MJM, Vol 70 Supplement 1 September 2015
Variation in Insulin usage between states among
Type 2 Diabetes patients attending government health clinics in Malaysia
Introduction: In 2014, the global prevalence of diabetes was estimated to be 9% among adults aged 18 years and above. In Malaysia, the prevalence of diabetes is estimated to be 15.2% (NHMS 2011). The initial treatment in most individuals with Type 2 Diabetes is an oral hypoglycemic agent (OHA). However, progression to insulin is common (28–39% incidence among older men). According to US Centers for Disease Control and Prevention, from 1997 to 2011, the number of known case diabetes for adults aged 18 years or older that take insulin, pills, or both is increased. For those taking insulin only, trends showed little or no change until 2007 and increased afterwards. The objective of the study is to describe the variation in insulin usage between states in Type 2 Diabetes patients attending government health clinics in Malaysia.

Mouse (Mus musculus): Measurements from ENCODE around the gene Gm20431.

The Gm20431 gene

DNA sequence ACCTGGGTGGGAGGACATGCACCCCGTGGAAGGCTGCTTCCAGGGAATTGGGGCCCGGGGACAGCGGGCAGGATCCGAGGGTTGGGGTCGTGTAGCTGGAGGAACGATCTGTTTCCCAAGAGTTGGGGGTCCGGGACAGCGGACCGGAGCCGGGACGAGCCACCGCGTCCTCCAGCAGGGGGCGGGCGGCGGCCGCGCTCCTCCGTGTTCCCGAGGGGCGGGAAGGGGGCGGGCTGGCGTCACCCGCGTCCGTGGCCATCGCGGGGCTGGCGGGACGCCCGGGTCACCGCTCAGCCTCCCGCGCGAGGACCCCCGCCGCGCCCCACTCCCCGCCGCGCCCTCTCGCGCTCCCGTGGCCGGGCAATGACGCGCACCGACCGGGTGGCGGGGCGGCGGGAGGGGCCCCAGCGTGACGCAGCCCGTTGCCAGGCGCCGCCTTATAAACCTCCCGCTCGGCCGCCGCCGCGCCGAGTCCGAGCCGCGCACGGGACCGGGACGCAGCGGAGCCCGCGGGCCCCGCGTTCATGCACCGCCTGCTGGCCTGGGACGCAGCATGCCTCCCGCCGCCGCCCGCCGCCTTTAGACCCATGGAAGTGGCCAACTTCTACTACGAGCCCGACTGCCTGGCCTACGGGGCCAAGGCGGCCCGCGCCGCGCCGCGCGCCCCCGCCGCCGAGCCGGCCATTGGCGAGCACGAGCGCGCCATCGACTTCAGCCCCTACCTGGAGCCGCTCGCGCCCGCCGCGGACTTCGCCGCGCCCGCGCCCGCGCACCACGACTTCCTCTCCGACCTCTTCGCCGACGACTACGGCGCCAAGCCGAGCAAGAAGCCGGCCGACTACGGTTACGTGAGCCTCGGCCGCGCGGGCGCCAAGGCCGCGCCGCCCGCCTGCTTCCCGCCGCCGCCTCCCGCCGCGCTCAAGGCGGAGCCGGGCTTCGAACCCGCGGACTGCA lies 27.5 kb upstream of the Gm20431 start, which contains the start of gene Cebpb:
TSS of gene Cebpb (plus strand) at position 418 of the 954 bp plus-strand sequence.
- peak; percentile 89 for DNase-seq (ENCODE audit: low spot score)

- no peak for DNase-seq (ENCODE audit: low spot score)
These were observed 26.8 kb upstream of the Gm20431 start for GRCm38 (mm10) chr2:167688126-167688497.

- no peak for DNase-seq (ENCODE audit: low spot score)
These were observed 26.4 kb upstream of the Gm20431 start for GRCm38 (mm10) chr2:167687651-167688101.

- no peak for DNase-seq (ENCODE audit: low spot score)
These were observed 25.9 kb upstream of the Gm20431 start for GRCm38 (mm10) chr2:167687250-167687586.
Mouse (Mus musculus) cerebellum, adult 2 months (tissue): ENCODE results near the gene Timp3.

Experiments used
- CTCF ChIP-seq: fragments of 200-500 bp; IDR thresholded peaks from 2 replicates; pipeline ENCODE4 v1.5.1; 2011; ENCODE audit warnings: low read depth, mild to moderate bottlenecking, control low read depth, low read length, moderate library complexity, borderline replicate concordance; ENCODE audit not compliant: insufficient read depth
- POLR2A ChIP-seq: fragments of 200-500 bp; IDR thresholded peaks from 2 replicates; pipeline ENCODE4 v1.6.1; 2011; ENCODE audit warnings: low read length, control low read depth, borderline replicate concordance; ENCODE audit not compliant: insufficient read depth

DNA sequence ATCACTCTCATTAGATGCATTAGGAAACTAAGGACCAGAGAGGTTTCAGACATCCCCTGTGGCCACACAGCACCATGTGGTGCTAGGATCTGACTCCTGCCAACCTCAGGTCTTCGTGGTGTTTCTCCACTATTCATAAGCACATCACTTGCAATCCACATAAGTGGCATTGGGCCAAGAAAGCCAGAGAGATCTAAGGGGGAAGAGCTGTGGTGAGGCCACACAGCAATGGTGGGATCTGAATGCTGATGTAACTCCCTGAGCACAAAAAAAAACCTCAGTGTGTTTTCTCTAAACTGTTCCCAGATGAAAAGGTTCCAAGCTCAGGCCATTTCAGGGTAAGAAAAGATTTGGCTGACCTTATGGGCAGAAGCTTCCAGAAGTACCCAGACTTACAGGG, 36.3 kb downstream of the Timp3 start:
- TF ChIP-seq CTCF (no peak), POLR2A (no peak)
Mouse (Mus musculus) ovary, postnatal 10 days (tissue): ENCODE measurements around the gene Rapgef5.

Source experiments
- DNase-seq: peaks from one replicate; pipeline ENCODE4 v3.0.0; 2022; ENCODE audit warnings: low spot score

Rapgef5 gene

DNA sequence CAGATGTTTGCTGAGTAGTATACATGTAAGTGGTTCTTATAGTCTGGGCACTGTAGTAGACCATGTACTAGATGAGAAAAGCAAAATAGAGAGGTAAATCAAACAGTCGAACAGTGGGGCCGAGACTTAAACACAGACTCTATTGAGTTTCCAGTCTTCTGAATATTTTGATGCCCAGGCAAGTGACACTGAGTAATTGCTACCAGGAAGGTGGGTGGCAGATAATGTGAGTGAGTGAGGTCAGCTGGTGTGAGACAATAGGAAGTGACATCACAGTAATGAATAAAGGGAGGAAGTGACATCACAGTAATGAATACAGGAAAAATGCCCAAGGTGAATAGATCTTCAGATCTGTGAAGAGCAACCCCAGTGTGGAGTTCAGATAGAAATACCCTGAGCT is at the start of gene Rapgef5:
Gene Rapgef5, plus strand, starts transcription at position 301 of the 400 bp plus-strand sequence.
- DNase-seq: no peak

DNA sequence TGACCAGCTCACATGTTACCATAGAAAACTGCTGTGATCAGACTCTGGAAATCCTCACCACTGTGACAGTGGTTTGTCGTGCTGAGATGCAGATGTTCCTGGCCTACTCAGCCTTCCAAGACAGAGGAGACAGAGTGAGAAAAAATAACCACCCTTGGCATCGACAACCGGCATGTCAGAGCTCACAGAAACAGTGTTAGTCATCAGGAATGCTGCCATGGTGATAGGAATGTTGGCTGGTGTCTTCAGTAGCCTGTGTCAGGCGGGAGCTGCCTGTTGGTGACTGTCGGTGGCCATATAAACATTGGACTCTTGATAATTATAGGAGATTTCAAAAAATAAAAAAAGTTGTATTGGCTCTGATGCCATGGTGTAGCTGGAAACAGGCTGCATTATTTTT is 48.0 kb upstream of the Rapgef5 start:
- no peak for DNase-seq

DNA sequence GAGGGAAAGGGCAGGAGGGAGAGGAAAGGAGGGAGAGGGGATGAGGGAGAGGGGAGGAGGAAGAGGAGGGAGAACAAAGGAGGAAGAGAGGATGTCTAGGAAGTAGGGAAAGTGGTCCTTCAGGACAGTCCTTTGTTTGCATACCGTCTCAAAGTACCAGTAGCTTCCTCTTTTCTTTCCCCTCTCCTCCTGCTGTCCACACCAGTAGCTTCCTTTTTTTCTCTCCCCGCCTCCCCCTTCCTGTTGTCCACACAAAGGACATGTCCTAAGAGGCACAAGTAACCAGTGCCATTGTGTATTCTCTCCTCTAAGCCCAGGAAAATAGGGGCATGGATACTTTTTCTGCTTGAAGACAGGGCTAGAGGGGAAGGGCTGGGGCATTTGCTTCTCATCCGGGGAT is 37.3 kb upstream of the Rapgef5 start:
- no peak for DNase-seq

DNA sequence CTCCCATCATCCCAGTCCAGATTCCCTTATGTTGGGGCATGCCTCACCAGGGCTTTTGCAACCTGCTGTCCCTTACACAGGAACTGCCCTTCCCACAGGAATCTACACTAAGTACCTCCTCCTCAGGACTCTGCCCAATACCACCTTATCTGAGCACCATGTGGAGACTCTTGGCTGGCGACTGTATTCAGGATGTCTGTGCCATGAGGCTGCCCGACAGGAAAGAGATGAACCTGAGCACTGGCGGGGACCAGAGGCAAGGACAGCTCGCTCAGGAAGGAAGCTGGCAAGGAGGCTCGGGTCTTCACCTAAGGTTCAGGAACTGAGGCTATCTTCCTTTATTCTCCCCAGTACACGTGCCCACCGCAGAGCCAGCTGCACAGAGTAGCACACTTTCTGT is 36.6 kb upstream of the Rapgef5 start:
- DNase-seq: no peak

Method: This is a cross-sectional study using data from the annual National Diabetes Clinical Audit from year 2009-2014 involving all states in Malaysia. The audit is conducted by random sampling method using National Diabetes Registry (NDR) system.
Results: Generally, there was a steady growth in percentage of patients receiving insulin treatment in all states from 2009-2014. In 2014, the top 5 states with the highest percentage of T2DM patients receiving insulin were Wilayah Persekutuan Kuala Lumpur (30.87%), followed by Kelantan (30.73%), Selangor (30.4%), Negeri Sembilan (29.89%) and Terengganu (29.77%). Meanwhile WP Labuan (10.31%) and Sarawak (17.79%) had the lowest percentage of use.
Conclusion: There is a large variation in insulin usage between states in Malaysia. A further study is required to determine the factors influencing the large variation.